Few people spend time thinking about air rights – unless they’re in the New York City real estate scene, where developers can pay up to $300 per square foot for space over a low-rise building.
Still, every homeowner should have a basic understanding of his or her rights to this space. Do you own the air above your home by default? And if so, what can you do with it?
What exactly are air rights?
In real estate, air rights – which refer to the empty space above a property – are one type of development right. Before the 20th century, anyone owning property also owned the unlimited air rights above it, as well as the ground beneath it.
Then and now, most property ownership laws are based on the Latin doctrine, “For whoever owns the soil, it is theirs up to heaven and down to hell.”
But with the arrival of airplanes in the 20th century, air rights became more limited. Homeowners only had rights to the airspace above their home that they could reasonably use. This restriction was necessary – without it, the airline industry would never have taken off because airplanes would be trespassing everywhere they flew.
Every town and/or neighborhood has zoning restrictions. Those restrictions generally prevent a homeowner from, say, putting up a 10-story condominium building on their property in a residential neighborhood – even though that homeowner owns the air rights to their property.
Have a small home, but want to go up a few stories? Zoning restrictions will likely prevent you from building anything but a one- or two-story single family home, even though the air above is yours. In fact, even if you own an entire acre, zoning likely prohibits you from building out on the entire parcel.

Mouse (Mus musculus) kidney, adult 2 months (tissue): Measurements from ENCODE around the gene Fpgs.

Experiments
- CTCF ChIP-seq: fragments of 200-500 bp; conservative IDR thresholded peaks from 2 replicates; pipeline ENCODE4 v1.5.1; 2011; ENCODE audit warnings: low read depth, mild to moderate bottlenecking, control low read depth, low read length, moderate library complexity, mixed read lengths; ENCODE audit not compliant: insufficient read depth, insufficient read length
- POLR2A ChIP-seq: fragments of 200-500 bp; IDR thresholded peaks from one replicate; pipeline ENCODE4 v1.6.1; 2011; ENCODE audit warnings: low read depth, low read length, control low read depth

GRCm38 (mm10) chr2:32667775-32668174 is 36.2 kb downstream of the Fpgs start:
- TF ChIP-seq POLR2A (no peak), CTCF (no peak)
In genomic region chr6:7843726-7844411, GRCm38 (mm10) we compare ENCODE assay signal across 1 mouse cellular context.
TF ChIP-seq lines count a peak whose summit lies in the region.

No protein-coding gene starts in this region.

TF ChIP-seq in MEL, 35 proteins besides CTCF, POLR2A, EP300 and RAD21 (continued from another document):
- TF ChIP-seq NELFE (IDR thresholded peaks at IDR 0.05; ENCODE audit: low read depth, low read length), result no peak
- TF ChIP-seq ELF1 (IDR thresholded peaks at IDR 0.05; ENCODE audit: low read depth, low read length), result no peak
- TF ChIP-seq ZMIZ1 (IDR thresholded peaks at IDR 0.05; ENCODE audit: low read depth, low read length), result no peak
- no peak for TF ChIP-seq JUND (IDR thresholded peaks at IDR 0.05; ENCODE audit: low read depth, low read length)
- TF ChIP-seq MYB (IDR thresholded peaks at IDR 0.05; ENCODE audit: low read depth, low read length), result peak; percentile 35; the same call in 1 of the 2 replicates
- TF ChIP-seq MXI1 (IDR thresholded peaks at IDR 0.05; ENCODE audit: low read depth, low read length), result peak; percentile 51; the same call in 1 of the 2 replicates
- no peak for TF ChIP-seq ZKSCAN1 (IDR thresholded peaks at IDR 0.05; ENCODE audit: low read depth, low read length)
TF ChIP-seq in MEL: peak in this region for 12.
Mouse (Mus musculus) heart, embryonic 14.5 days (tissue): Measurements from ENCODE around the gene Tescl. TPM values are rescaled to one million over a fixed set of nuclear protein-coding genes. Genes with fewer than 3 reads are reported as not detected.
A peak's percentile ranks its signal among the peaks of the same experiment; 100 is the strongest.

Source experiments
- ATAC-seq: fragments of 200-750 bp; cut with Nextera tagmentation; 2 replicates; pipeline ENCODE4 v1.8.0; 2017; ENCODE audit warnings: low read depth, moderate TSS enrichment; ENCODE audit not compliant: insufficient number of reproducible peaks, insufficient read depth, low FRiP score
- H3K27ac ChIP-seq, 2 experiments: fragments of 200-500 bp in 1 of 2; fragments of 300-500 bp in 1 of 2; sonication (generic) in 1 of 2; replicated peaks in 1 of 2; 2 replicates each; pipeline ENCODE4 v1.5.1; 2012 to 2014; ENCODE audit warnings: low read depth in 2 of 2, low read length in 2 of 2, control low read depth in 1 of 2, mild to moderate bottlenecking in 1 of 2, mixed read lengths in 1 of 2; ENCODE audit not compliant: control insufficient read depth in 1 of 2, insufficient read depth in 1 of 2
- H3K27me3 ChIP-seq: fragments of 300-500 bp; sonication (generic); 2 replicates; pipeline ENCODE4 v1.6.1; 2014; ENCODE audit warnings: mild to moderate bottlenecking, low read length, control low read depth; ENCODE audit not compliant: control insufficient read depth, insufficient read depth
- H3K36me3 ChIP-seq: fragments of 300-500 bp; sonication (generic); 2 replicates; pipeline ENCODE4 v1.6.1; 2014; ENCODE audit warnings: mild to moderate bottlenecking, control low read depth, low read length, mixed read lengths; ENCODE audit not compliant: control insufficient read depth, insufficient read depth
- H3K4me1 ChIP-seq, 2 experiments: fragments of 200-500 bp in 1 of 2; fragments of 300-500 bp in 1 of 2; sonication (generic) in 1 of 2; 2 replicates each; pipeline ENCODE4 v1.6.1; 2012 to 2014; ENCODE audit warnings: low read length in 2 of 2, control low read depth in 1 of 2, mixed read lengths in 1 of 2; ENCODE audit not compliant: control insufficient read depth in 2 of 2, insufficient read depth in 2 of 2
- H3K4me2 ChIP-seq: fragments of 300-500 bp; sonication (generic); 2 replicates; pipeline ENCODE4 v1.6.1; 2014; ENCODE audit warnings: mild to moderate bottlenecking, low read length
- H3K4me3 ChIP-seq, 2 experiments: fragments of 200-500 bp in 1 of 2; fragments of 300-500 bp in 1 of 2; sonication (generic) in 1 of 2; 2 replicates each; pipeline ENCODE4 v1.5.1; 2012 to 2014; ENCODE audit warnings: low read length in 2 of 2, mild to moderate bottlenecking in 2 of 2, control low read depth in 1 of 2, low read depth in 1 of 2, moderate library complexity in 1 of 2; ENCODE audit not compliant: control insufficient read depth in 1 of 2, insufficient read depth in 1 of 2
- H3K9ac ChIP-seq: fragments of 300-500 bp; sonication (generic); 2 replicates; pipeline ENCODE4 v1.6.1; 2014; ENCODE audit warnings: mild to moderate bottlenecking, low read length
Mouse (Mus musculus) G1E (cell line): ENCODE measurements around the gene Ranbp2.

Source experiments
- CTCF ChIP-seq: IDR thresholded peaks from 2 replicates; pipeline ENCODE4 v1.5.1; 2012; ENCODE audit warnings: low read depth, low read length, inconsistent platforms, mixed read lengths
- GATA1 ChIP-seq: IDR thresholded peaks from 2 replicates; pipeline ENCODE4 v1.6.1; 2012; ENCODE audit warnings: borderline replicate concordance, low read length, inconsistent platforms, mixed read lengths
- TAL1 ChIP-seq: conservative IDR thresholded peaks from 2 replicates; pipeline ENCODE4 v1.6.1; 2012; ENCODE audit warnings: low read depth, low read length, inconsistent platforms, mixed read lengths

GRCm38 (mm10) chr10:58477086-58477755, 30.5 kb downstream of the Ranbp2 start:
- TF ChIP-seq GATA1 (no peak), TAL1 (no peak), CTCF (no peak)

Big city, big value?
In dense urban areas such as New York City, where there is high demand but limited land on which to build, air rights can have potential value.
Not using the air above your building? A developer may acquire those rights to build out an adjacent property.
But even though some homeowners are able to cash in, that doesn’t mean the air above your property in NYC is valuable.
“The reality is that the value of air rights is based on what options the adding property owners have if they were to acquire the rights,” explains appraiser Jonathan Miller, president and CEO of Miller Samuel Inc. “In other words, if the subject property has plenty of air rights to sell but none of the adjacent property owners can use them, then the seller doesn’t have a purchaser. If the buyer needs to obtain a zoning variance first, then it would be risky to purchase the rights until the variance was secured.”
Who owns the view?
Air rights don’t have any direct relationship to the views from your property (except maybe your skylight).
In a hilly, view-laden city like San Francisco, nothing protects your views. You may have a great view through an adjacent vacant piece of land, but it could disappear if local zoning laws allow that owner to build a big house.
You may have some say in your neighbor’s construction project, however. In some cities and towns, nearby owners can voice their concerns at a public hearing before the municipality grants a building permit.
Ask before you buy
Are you uncertain about views or the air rights above or next to a home you want to purchase? Visit the local planning department. Give them the address and ask them what you might be able to build on the property you want, as well as the adjacent properties, and ask about height restrictions.
When it comes to air rights, it’s rare that there is any value to them. Just because you own them, doesn’t mean that anyone would want to purchase them. But being aware of what, if anything, you or a neighbor can do with these rights is valuable.
Note: The views and opinions expressed in this article are those of the author and do not necessarily reflect the opinion or position of Zillow.